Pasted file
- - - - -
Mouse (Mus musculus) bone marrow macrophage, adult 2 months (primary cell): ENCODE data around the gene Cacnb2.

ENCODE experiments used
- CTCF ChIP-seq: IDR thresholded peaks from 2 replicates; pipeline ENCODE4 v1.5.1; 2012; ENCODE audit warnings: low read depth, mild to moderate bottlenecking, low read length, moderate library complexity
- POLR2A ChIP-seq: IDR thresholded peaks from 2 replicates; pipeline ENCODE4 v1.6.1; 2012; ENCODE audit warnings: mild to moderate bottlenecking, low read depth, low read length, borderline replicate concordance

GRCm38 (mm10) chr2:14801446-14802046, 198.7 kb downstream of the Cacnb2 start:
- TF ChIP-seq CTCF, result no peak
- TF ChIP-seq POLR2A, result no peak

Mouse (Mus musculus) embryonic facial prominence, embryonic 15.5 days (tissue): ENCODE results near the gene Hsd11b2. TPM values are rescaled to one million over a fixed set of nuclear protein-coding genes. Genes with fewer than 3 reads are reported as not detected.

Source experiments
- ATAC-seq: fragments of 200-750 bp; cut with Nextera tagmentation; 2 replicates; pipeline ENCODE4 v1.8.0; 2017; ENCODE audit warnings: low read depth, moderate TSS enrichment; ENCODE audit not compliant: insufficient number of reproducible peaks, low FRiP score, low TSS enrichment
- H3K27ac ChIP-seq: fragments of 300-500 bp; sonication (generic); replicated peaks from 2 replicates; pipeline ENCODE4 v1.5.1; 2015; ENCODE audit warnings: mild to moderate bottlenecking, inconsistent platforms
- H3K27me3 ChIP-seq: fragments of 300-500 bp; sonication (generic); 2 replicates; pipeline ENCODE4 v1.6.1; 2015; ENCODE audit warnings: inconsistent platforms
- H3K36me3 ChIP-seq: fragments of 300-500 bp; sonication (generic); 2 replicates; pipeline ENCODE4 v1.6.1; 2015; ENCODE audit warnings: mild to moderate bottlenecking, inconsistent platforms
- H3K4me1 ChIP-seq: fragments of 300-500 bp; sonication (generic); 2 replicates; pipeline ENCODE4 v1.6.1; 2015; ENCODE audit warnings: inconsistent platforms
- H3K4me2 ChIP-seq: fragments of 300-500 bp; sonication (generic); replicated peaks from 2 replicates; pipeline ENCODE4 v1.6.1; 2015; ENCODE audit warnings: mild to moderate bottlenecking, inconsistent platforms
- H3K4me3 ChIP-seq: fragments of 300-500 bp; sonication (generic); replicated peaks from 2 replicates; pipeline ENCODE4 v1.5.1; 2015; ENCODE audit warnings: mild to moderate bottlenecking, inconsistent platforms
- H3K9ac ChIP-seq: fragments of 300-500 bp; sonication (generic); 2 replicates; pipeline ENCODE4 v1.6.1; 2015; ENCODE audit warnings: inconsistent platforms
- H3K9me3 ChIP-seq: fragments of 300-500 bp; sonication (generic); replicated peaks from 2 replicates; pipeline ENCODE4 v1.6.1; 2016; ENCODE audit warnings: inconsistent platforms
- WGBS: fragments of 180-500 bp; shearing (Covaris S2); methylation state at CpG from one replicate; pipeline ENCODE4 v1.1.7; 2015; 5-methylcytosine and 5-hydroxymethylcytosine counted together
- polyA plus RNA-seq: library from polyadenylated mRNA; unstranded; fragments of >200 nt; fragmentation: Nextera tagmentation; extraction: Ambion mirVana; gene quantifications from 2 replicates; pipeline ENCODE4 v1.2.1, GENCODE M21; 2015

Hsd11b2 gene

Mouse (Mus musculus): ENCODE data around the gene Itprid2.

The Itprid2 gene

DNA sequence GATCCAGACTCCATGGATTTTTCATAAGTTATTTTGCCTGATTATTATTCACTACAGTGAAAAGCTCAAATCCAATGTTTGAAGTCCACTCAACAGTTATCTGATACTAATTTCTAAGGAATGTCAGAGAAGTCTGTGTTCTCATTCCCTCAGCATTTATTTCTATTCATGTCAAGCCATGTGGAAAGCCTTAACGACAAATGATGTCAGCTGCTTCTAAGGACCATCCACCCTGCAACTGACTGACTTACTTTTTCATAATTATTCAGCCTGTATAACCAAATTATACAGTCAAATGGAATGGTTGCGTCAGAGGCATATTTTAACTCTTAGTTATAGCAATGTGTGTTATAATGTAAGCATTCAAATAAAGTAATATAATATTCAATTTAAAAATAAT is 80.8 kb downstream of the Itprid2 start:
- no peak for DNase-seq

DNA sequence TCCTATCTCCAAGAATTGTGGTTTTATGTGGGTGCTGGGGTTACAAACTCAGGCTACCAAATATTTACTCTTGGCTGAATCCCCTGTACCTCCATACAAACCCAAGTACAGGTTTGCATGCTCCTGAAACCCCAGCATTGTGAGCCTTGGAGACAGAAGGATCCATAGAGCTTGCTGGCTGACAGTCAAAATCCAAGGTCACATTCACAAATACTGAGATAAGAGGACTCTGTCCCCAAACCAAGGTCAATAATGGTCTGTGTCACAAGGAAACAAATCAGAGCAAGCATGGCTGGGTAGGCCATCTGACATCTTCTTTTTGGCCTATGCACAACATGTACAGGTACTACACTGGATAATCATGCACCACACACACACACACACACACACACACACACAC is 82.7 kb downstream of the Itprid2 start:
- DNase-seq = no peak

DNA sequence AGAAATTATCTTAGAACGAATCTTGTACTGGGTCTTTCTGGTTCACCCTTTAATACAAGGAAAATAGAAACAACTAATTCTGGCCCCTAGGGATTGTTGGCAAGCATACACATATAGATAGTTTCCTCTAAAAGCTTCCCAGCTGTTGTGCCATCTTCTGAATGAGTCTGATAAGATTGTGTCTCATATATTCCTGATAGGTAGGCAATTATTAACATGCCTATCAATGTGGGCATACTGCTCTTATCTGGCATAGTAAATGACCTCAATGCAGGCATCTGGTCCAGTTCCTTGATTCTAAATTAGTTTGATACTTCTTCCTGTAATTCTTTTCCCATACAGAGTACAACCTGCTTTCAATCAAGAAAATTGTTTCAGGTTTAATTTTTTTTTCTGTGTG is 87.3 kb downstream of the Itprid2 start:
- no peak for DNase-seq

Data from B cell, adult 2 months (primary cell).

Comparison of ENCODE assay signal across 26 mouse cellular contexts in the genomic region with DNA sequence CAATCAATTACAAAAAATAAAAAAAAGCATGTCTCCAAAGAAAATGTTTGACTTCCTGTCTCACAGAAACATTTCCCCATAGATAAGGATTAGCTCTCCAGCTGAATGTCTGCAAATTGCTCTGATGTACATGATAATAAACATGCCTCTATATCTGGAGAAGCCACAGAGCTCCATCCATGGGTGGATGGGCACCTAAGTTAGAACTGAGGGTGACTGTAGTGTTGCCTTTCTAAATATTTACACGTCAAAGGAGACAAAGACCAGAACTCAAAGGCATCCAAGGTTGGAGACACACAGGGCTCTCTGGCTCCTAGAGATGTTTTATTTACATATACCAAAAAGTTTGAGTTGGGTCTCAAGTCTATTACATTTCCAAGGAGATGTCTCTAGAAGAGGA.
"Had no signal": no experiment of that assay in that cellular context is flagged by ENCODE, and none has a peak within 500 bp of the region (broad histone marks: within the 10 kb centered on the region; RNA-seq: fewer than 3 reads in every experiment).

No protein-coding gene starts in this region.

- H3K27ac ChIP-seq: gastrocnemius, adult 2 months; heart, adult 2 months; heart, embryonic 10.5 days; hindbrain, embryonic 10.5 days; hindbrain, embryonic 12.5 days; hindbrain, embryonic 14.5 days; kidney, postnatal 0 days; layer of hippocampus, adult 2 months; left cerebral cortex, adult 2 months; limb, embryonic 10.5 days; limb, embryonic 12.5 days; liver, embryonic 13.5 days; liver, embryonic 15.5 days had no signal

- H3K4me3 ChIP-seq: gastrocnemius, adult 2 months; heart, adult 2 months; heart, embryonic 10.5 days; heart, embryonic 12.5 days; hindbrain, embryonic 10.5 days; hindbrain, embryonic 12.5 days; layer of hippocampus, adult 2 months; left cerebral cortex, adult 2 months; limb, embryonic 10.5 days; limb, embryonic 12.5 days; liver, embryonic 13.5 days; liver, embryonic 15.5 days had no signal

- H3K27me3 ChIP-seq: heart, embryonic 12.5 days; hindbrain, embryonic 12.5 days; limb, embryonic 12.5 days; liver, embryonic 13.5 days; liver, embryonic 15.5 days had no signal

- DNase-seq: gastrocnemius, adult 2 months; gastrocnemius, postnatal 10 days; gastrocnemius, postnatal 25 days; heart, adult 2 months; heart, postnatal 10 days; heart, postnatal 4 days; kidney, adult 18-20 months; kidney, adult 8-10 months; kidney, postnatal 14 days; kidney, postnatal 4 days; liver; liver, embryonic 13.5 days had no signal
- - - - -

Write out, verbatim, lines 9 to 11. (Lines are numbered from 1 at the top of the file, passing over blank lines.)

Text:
Source experiments
- ATAC-seq: fragments of 200-750 bp; cut with Nextera tagmentation; 2 replicates; pipeline ENCODE4 v1.8.0; 2017; ENCODE audit warnings: low read depth, moderate TSS enrichment; ENCODE audit not compliant: insufficient number of reproducible peaks, low FRiP score, low TSS enrichment
- H3K27ac ChIP-seq: fragments of 300-500 bp; sonication (generic); replicated peaks from 2 replicates; pipeline ENCODE4 v1.5.1; 2015; ENCODE audit warnings: mild to moderate bottlenecking, inconsistent platforms